There are two things that never changed during the three years I was away from The Bridge of Southern New Mexico:
- My love for this community.
- My firm belief in the promise and potential of the young people of Doña Ana County, and what they can teach the rest of the state when we rally our resources to support them.
And while I was Washington D.C., reading and hearing from leading national policymakers and think tanks, I learned something else:
- The conversations between leaders in business, education, economic development and government that built The Bridge – about increasing graduation rates and a building a highly-skilled workforce –– were ahead of their time.
- Now that the rest of the country is catching up, there is a growing wealth of resources and support to help us succeed.
That’s why the leadership of the Bridge is so passionate about making sure we continue to connect the dots for students, their families, employers, industry leaders and policymakers to propel New Mexico into a very different future than the one was may see now. It’s also why we approach this work with such urgency.
The decline in the state’s oil industry-fueled economy reinforces the need to spur the cultivation and development of new, more diverse industries, while using this moment in time to direct tight resources to support increased alignment and proven best practices.
Key to our success moving forward is a skilled and ready workforce. Every study and economic development plan hinges on this single factor.
In the short term, we need to build bridges into the workforce for our Opportunity Youth, those who are 16-24 years old and not in school or working. Through Doña Ana Community College (DACC), we have a number of premier training programs to help them get there.
The Workforce Investment Opportunities Act board, which oversees significant federal workforce development assets, is currently developing its four-year plan to support a more diversified economy, investing in programs that help Opportunity Youth and unemployed, under-skilled workers over 25 gain highly-needed 21st Century skills.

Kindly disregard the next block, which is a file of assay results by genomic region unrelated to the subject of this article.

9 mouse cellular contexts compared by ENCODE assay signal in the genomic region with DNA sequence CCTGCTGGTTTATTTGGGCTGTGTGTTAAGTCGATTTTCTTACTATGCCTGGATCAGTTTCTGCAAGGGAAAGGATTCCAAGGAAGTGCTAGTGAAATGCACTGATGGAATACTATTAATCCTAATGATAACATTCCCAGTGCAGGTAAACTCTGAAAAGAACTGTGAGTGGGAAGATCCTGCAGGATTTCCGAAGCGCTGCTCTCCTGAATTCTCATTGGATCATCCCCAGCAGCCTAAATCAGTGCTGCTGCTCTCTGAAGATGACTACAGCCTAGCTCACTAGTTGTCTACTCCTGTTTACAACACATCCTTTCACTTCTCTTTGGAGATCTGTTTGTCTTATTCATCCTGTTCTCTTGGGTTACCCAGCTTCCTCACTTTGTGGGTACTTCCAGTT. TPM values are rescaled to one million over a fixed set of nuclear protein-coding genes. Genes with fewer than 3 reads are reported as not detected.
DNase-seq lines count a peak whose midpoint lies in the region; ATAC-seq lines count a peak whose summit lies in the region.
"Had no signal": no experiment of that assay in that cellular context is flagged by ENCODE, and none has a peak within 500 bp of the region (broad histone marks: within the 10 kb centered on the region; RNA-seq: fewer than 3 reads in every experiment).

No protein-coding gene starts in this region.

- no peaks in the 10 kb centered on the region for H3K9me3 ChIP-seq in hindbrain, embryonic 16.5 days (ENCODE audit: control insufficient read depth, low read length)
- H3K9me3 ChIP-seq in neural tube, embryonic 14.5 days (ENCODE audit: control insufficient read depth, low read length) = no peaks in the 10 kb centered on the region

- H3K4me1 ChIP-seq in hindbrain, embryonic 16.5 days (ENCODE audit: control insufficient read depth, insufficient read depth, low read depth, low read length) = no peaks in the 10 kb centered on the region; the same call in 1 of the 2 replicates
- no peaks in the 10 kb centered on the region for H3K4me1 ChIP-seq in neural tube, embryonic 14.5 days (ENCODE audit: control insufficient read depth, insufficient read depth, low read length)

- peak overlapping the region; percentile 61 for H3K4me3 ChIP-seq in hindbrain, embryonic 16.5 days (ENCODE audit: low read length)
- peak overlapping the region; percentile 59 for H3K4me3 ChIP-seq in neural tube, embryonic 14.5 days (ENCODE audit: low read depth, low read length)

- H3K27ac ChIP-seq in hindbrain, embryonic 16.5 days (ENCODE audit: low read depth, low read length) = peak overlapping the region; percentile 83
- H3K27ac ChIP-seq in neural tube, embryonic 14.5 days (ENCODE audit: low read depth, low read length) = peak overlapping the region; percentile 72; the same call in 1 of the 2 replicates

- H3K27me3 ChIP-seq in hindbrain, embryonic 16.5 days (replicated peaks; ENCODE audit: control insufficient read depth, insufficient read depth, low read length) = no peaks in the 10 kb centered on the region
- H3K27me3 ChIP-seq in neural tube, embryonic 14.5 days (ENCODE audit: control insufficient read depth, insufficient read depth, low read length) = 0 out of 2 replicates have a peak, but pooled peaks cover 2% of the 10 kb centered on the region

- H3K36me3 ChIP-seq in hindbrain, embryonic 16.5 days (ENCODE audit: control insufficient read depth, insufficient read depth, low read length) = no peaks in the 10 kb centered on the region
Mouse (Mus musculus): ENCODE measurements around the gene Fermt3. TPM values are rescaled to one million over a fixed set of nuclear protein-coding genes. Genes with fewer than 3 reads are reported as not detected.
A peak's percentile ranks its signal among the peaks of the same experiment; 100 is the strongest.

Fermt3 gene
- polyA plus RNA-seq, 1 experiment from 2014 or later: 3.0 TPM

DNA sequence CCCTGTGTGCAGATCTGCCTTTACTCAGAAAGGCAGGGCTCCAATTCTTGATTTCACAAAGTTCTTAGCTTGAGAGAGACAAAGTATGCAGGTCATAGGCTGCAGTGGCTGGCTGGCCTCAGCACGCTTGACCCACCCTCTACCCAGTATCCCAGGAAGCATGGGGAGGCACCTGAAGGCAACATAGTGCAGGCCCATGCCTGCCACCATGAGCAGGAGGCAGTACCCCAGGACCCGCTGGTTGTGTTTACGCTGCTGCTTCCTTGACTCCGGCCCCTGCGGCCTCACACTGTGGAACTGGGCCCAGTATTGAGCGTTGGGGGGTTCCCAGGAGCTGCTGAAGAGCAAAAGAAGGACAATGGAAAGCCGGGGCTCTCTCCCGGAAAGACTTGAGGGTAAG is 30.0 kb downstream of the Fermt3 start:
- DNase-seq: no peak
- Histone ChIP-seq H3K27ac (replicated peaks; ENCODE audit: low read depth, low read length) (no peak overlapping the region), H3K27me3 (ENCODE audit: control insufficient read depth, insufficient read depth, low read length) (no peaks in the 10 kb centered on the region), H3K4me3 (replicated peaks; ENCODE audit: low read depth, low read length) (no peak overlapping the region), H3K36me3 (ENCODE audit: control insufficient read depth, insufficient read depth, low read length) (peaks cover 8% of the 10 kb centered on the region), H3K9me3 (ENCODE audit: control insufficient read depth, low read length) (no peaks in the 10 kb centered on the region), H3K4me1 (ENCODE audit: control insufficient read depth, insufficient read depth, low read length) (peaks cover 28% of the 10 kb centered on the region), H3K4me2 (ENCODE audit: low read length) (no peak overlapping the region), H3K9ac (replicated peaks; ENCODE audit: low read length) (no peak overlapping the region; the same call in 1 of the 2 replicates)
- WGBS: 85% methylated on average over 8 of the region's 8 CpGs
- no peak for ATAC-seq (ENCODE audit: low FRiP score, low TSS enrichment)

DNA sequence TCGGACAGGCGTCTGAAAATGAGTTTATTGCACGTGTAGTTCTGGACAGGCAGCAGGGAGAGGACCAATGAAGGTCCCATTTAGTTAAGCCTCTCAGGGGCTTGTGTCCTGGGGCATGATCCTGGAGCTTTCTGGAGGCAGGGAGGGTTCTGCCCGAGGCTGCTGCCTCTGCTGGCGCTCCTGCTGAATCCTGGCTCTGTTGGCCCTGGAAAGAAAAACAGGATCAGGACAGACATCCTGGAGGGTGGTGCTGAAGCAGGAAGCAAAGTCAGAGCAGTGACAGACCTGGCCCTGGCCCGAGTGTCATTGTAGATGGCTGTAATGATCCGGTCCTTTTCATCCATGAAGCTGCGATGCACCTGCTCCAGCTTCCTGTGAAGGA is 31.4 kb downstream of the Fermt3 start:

Building on the lessons learned from the Early College High School model, which was launched here at Arrowhead Park and proliferated statewide, we now know and can prove that career-focused, aligned coursework between high school and college can propel first-generation, low-income, and students of color toward 100% graduation rates and readiness for college and work. Scaling up this success will help even more students through aligned, Career and Technical Education pathways – and that work is already underway between the Las Cruces’ and Gadsden’s school districts and DACC.
The dots are connecting like never before, and it’s imperative we continue to strengthen these connections.
The great thing about New Mexico is that it doesn’t take a lot of change to make a lot of change. If just over 3,100 additional students graduate each year, New Mexico will vault from the bottom of the country in graduation rates to meeting to the national rate of 81 percent. Their success brings with it collective increased earnings of at least $30 million every year, if all they do is graduate high school. That number goes up proportionately, if they earn career certifications and associate, bachelor and post-graduate degrees.
That’s why proper alignment of our resources, and prioritizing funding throughout the workforce development pipeline, is critical and well within our grasp.
We, at the Bridge, will continue to do exactly as our name states – build bridges and partnerships focused on boosting education, opportunity and the economy to fully realize the great potential and promise of our youth, our county and our state